Date Posted: January 11, 2023
Canada’s foreign homebuyer ban went into effect on January 1st, 2023, and will remain in place for two years. Housing affordability remains a concern for Canadians and interest rates are still rising. Those with variable-rate mortgages are paying hundreds more per month and those with fixed-rate mortgages who have yet to renew are terrified of rising interest rates.
The foreign buyer ban is put in place to prevent foreign buyers from buying large amounts of properties to use as investment homes. The ban will increase number of homes on the market and gradually helping to decrease the price of homes. According to the Parliamentary Budget Office, the average cost of a home is 67 per cent more than what the average Canadian household can afford.
Which properties are included in the ban?
The Prohibition on the Purchase of Residential Property by Non-Canadians Act states that all residential properties including detached homes or similar buildings, semi-detached houses, rowhouse units, residential condominium units and other similar premises.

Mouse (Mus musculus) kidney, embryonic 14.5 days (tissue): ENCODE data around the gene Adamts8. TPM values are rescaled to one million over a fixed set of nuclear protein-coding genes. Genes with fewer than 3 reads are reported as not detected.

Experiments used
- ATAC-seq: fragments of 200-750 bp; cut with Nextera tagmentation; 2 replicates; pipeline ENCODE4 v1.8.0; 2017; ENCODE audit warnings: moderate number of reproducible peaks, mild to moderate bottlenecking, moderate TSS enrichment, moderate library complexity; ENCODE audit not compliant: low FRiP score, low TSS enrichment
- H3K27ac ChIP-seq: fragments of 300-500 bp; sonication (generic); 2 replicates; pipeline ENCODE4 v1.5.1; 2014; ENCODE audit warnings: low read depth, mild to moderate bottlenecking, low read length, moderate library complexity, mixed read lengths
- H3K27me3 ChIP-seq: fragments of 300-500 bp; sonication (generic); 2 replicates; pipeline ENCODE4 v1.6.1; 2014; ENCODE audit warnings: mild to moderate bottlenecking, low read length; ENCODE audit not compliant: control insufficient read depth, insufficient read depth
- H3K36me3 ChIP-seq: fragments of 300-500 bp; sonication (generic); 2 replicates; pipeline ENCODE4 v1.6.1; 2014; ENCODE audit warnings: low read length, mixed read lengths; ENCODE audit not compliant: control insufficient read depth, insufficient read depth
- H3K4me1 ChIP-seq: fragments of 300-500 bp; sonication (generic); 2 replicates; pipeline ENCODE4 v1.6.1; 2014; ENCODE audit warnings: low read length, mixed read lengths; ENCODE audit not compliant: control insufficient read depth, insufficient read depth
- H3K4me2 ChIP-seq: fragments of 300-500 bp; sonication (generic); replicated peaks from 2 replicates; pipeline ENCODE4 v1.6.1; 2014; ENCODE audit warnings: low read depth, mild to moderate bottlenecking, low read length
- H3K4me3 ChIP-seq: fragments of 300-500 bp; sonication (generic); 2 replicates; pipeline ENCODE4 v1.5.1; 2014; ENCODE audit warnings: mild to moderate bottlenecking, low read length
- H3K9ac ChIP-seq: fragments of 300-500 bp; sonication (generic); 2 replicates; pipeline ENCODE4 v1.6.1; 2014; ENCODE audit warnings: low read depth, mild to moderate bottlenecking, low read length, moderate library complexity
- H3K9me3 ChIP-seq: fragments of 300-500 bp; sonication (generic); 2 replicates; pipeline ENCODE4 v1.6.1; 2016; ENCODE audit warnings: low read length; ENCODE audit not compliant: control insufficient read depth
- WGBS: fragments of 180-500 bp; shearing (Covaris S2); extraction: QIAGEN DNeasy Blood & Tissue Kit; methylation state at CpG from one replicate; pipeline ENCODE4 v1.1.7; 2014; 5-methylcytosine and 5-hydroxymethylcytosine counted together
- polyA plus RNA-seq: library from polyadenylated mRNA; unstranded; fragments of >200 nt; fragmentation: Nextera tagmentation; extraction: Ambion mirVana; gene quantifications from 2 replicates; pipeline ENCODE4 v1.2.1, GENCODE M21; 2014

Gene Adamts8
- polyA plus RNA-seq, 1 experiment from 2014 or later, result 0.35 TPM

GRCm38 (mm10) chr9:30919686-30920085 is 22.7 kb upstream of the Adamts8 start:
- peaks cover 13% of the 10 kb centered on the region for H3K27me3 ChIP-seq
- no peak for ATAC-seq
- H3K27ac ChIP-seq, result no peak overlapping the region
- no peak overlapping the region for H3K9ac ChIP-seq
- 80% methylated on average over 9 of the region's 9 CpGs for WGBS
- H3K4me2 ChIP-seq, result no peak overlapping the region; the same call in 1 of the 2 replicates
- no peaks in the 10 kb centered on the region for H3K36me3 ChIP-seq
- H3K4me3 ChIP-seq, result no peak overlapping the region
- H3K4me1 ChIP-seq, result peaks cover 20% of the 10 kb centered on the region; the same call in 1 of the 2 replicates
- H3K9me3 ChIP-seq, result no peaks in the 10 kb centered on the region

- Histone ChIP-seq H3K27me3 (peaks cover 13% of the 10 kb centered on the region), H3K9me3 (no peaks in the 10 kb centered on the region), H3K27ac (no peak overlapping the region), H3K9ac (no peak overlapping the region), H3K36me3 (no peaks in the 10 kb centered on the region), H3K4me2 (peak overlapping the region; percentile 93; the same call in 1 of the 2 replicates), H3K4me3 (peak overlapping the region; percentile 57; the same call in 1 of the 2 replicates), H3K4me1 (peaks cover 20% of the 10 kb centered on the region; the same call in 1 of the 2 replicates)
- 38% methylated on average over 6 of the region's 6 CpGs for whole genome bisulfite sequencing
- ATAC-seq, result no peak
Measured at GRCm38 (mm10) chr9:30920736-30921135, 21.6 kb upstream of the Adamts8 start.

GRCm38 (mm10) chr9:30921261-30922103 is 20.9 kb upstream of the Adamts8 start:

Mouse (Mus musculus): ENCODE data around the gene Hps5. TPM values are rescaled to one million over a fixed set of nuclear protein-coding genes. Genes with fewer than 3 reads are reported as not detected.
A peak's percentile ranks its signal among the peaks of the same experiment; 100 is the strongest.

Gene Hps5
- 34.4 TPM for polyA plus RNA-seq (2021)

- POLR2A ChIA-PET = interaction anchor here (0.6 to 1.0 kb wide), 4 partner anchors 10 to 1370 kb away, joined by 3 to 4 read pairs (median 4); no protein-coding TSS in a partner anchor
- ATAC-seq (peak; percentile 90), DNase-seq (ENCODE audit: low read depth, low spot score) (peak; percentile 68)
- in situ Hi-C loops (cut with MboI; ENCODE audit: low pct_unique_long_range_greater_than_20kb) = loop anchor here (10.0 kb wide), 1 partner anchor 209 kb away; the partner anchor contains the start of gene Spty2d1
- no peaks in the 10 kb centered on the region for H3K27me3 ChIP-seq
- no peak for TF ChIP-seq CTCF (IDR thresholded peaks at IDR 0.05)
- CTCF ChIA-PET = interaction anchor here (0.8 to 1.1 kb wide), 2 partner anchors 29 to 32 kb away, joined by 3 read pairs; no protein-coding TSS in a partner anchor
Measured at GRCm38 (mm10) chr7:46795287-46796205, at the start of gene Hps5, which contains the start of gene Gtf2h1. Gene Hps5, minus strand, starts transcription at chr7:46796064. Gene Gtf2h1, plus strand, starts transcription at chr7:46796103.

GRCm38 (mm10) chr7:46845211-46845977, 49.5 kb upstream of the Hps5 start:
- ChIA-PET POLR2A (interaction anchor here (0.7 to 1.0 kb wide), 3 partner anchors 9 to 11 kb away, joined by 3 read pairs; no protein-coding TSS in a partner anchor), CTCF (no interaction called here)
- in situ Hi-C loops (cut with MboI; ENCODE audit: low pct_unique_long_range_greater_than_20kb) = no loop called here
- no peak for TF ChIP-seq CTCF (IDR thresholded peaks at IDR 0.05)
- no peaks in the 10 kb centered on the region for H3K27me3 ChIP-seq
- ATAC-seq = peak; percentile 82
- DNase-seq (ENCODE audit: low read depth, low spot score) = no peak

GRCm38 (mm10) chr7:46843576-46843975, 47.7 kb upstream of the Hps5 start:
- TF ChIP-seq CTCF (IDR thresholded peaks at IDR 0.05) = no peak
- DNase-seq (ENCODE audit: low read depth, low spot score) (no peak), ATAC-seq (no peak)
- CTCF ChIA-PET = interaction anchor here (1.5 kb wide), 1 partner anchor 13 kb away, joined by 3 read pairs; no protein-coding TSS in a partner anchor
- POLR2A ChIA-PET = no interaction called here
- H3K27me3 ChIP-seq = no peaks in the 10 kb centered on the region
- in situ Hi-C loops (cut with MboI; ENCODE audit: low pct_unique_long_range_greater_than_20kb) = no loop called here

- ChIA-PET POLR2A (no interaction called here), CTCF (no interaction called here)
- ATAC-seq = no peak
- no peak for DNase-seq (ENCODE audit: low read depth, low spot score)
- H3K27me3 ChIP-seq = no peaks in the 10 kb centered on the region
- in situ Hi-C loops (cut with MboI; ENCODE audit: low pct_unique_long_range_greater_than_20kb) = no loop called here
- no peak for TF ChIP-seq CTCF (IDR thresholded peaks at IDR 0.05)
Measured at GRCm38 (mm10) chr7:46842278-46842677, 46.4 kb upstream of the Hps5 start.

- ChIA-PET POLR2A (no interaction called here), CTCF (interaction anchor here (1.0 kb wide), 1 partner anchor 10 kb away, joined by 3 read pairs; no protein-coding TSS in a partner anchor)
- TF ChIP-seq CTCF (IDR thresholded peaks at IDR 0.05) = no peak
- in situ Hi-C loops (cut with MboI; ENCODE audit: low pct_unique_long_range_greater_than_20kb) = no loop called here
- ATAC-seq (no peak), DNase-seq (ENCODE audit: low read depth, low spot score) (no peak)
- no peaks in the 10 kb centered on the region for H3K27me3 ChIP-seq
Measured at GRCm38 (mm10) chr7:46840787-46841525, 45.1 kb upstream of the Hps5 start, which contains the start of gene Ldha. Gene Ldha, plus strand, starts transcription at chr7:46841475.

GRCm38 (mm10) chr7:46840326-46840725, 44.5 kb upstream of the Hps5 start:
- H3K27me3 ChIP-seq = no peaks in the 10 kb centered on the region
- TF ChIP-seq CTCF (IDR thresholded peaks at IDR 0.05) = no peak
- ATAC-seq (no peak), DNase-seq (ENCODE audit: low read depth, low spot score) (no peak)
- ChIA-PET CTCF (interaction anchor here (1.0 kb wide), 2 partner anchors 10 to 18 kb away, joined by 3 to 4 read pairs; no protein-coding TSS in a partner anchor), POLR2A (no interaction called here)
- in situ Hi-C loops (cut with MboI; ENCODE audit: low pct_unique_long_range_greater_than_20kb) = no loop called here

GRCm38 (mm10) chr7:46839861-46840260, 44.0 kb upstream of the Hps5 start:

The legislation applies to residential properties located in an area with a total population of at least 100,000 people with at least 50,000 living in its core (known as a census metropolitan area) and an area with a core population of at least 10,000 people (known as a census agglomeration).
Who is exempt from the ban?
There are some exceptions to the ban, including, those in Canada with temporary work permits, refugee claimants and international students who meet certain criteria. The ban does not apply to those who are Canadian citizens or permanent residents, and it also does not apply to non-Canadians looking to rent a residential property in Canada.
Non-Canadians with a spouse or common-law partner who is a Canadian citizen, permanent resident, person registered under the Indian Act or refugee are also exempt.
Those who are in violation of the ban can be fined up to $10,000 and may be required to sell the property they purchased. Those who knowingly assist a non-Canadian with their purchase can also be fined.
Have any questions? Contact your mortgage broker here.